Three in four car thefts went unsolved last year, figures revealed yesterday.
Data shared with the Daily Mail showed police failed to get to the bottom of more than 100,000 cases of stolen motor vehicles in England and Wales in the year ending last September.
And only 2 per cent resulted in a suspect being charged or summoned, according to House of Commons Library analysis commissioned by the Liberal Democrats.
Three in four car thefts went unsolved last year, figures revealed yesterday (Stock Photo)
Amid rising vehicle theft numbers, data shows unsolved cases increased 7 percent from the previous year.
About 76 percent of motor vehicle thefts remained unsolved in both the year ending September 2022 and the year ending September 2023.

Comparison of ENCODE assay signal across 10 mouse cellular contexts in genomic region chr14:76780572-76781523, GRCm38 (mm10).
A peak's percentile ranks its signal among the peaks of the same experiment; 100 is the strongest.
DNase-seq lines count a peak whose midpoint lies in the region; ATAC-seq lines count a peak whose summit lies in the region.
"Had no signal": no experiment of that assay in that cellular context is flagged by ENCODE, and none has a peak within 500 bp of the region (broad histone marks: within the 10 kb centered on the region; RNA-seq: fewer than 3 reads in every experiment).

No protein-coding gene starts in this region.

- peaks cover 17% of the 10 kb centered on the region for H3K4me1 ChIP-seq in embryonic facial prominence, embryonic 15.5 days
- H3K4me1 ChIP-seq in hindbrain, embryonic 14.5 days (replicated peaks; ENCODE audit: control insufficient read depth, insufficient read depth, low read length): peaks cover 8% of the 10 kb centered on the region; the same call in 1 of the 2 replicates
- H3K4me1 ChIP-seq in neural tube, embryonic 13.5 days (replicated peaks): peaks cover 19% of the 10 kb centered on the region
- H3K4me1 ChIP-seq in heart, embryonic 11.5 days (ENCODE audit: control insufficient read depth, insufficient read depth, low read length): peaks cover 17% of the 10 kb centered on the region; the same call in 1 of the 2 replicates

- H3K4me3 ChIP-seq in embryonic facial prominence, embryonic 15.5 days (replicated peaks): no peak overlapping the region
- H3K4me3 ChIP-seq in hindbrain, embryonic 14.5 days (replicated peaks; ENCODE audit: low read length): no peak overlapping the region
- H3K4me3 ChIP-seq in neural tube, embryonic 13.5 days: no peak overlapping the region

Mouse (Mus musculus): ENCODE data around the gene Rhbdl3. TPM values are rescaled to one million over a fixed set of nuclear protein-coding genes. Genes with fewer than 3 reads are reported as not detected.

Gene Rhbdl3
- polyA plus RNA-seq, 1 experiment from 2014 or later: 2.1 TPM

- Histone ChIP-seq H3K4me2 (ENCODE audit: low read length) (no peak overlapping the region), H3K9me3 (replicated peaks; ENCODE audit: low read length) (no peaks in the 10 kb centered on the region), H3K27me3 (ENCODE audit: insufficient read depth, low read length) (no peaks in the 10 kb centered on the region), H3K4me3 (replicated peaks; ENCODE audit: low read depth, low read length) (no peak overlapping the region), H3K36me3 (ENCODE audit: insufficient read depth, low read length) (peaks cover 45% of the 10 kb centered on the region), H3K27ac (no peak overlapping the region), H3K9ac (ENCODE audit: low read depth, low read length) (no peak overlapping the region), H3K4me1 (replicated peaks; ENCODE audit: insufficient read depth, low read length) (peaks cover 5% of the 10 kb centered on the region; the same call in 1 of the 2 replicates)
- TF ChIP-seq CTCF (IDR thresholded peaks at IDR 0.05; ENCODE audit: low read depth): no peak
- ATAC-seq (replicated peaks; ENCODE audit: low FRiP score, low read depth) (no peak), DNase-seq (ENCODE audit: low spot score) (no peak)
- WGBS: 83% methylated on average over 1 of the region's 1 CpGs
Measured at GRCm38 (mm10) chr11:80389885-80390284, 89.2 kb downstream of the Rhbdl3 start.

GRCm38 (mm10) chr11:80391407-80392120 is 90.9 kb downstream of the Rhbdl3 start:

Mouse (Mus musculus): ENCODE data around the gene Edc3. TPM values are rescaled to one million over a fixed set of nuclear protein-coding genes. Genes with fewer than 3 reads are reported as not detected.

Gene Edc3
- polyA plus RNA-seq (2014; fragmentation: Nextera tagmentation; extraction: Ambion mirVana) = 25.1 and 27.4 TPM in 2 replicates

London’s Metropolitan Police had the worst results: 86 percent of car thefts remained unsolved (File photo)
London’s Metropolitan Police fared worst, with 86 per cent of car thefts unsolved, while Essex and South Yorkshire followed closely behind.
The Liberal Democrats blamed years of “ineffective resourcing” for leaving police forces overstretched and unable to focus on frontline crime.
Although the Government recruited 20,000 additional police officers in the last three years, the number dedicated to neighborhood policing is 10 percent lower than in 2012.
The Liberal Democrats are calling for a return to “proper community policing”, with officers focused on tackling crimes such as car theft.
The party’s home affairs spokesman, Alistair Carmichael, said: “It is not surprising that car theft is on the rise, given that thieves can act with virtually no consequences.”
A Home Office spokesperson said: “Vehicle crime has decreased by 39 per cent since 2010.”